Boring Administrative Information

Themes, Not Subjects

975552AD-D106-46BC-9F52-D6868ADEB61BThis will be my tenth year teaching school at home. TEN YEARS. Honestly, I can’t even believe it. I recently went to a homeschooling conference, and realized that I was in the significant minority. Most of the moms were in their 20’s. Most of those moms had 2.5 kids under 5. Most of them had expensive hair. Only a handful of the moms had kids that were in middle school, let alone high school, and it seemed like many of them had less than 4 kids. I felt old, and tired, and very frumpy. 664B2311-88EC-4795-920B-1AE6FCB92A84But ten years was just barely enough time to hit my stride, and now my oldest is beyond me. I am still hoping to catch up. {although it’s not likely}8d65a1d1-f116-43b1-9433-eb5891043cb3.pngEvery summer, I go over what worked, and what didn’t work the previous year. I try to plan the following year in a way that makes sense with what we have already done, and what fits the best with each kid, and where our family is at. Let me tell you, it is never a perfect match. One thing that I always get annoyed by, is how to structure our areas of study. I have always done them by subject- most likely because I am a product of the school system. We learned in compartments, without any connection between history and math, science and art, geography and language arts. These were all separate subjects, taught by different teachers, who weren’t particularly interested in any subject other than the one they personally taught. AA855913-8241-452D-8124-E912EA0BD256This year, I am throwing subjects out the window, and we are structuring our learning in themes. Many of these themes overlap each other- as described in much of what I have been reading- like a piece of fabric, each area connected and supporting the others, to create “a tapestry of learning” {as Bernie Nebel puts it}.

DB695154-6BFA-4A04-AB1F-8424E7D328CDHere they are.

Communication: Phonics, Reading Fluency, Penmanship, Composition, Reading Comprehension, Vocabulary, Spelling, Grammar, Speech, Literature, Poetry, Notetaking

Values, Purpose, History, and Society: History, Ethics, Etiquette, Philosophy, Church History, Religion, Classics, Law and Politics

Discovering our Planet Earth: Sense of Place, Mapmaking, Earth and Space Sciences, Geography, Astronomy, outdoor skills, exploring

Living, Non-Living, and Human Made Things: Biology, Ecology, Physics, Anthropology, Archeology 

Water Wonders: Hydrology

Physical Forces and Properties: Physics 

Numerical Skills: Mathematics, Reasoning, and Logic

Humanities: Linguistics, Languages, Performing Arts, Musicology, and Visual Arts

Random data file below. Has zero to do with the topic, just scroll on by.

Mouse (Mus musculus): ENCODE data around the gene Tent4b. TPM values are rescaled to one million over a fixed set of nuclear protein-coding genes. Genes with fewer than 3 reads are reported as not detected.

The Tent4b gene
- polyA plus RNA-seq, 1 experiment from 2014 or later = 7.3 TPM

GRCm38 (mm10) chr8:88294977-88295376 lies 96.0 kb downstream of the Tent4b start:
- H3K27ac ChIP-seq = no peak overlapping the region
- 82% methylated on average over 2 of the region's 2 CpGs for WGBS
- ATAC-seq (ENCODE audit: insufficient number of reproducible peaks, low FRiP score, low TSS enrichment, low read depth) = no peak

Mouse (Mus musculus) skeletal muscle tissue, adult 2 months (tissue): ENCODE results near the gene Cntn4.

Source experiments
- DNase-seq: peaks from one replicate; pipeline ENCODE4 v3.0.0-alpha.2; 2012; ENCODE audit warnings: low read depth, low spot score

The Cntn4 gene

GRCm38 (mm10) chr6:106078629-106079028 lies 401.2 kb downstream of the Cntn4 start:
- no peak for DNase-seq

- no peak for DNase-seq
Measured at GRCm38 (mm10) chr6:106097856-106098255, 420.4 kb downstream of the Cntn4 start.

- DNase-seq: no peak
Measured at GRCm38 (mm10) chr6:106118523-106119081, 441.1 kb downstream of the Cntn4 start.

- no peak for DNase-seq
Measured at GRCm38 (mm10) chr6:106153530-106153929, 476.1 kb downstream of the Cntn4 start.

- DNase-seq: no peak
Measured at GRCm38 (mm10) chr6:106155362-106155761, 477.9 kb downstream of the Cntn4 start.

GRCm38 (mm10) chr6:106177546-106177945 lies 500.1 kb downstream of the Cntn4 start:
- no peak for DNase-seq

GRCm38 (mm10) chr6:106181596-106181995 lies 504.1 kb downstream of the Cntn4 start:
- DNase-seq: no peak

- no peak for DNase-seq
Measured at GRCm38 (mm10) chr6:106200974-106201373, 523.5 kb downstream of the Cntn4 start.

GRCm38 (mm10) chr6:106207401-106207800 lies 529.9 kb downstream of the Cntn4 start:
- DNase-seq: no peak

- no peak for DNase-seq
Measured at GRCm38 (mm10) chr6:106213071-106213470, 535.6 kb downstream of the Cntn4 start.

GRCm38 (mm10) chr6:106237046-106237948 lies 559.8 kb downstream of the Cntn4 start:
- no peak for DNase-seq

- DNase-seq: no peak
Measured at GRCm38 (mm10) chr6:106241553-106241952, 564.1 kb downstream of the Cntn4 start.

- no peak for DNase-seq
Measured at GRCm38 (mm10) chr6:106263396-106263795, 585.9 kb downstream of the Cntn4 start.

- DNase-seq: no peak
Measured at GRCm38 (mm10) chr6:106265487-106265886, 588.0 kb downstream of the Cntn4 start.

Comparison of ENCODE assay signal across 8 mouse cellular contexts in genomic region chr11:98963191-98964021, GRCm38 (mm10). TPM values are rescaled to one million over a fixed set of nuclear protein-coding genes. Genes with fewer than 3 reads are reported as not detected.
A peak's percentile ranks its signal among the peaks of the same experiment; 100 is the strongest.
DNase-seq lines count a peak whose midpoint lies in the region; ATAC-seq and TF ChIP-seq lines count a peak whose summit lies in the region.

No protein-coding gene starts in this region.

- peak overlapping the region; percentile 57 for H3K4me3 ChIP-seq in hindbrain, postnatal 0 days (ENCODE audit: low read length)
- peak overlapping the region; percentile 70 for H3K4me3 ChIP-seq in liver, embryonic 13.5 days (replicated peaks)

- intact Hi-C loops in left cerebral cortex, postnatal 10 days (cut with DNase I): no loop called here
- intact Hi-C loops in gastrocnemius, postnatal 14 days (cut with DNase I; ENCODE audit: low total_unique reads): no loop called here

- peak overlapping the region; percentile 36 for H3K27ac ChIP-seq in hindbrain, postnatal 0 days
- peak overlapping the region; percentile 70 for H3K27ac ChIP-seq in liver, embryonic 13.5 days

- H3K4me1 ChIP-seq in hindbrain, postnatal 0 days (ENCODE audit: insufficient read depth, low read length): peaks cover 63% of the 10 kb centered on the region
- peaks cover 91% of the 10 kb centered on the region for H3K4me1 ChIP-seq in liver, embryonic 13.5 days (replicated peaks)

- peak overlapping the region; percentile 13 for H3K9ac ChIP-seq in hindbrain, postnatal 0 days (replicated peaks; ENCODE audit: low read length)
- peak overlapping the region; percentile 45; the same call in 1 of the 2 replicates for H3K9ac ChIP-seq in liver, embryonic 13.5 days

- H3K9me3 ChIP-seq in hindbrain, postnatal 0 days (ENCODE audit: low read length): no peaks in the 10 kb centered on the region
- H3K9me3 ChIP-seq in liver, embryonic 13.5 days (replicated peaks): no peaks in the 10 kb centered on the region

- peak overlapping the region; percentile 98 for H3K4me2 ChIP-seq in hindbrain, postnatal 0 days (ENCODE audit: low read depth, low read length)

323B8059-F323-4FA4-A0BA-788041BDEE14Whew. Basically, we are learning everything, this year.

Many of these areas of study can be easily combined, or done in parallel with each other, which makes the list seem less scary. There is pretty much a humanity for everything, which makes it fun.

139EBCBF-B664-4B32-BFEB-2F33AD5853A0Even as I was typing this list,  I was making changes and clarifying things. Undoubtedly there will be some variance in what actually happens,  from what you have just read. But setting the trajectory, that is important. We ‘have our work cut out for us’, so to speak.

Right now, I am trying to make sure I don’t forget any books in my orders over the next week! Also, I am avoiding the school supply sales, because I tend to go nuts with pencils. and markers, and especially notebooks. 

Enjoying these last golden weeks, Shelley


School Supplies, and Books, Books, BOOKS!

Jacek Yerka 1952 - Polish Surrealist painter - Tutt'Art@ (5)

painting by Jacek Yerka

I have a big spreadsheet for all the books, and some of the supplies that I have planned so far. It is slightly large for the blog format, but I am posting it for those of you who like spreadsheets. (you know who you are, Stiles Brainery)

America Axel Elvis Vegas Shelley Supplies
Math Ray’s Primary $0 Ray’s Primary $0 Strayer-Upton Book 1 $14 Harold Jacobs Geometry $53 Geometry Solutions Manual $35 Scientific Calculator $16
Books 2 & 3 $29
Science BFSU Vol. II $35 BFSU Vol. II $35 BFSU Vol. III $29
Biology II $0
Grammar Reading: McGuffey $0 Harvey’s Elementary Grammar {pdf} $0 Harvey’s Revised Grammar $20 Harvey’s Elementary Key $10
Language Lessons, Evans $0 Elements of English Grammar, Evans {pdf} $0 Harvey’s Revised Key $6
A New English Grammar, Harvey {pdf} $0
Language Arts Get Ready for the Code $4 Get Set/Go for the Code $13 Explode the Code 6-8 $15 Magnetic boards $10
All about Spelling $15 All about Spelling 1 $30 All about Spelling interactive Kit $23
History Story of the world 3 $10 Story of the world 3 $10 Story of the world 3 $10